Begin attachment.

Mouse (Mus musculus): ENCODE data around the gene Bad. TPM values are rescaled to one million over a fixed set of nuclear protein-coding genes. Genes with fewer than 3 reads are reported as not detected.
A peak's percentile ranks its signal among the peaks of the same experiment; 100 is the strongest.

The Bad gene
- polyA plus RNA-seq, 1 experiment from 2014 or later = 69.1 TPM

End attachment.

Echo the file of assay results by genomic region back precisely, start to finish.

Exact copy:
Mouse (Mus musculus): ENCODE data around the gene Bad. TPM values are rescaled to one million over a fixed set of nuclear protein-coding genes. Genes with fewer than 3 reads are reported as not detected.
A peak's percentile ranks its signal among the peaks of the same experiment; 100 is the strongest.

The Bad gene
- polyA plus RNA-seq, 1 experiment from 2014 or later = 69.1 TPM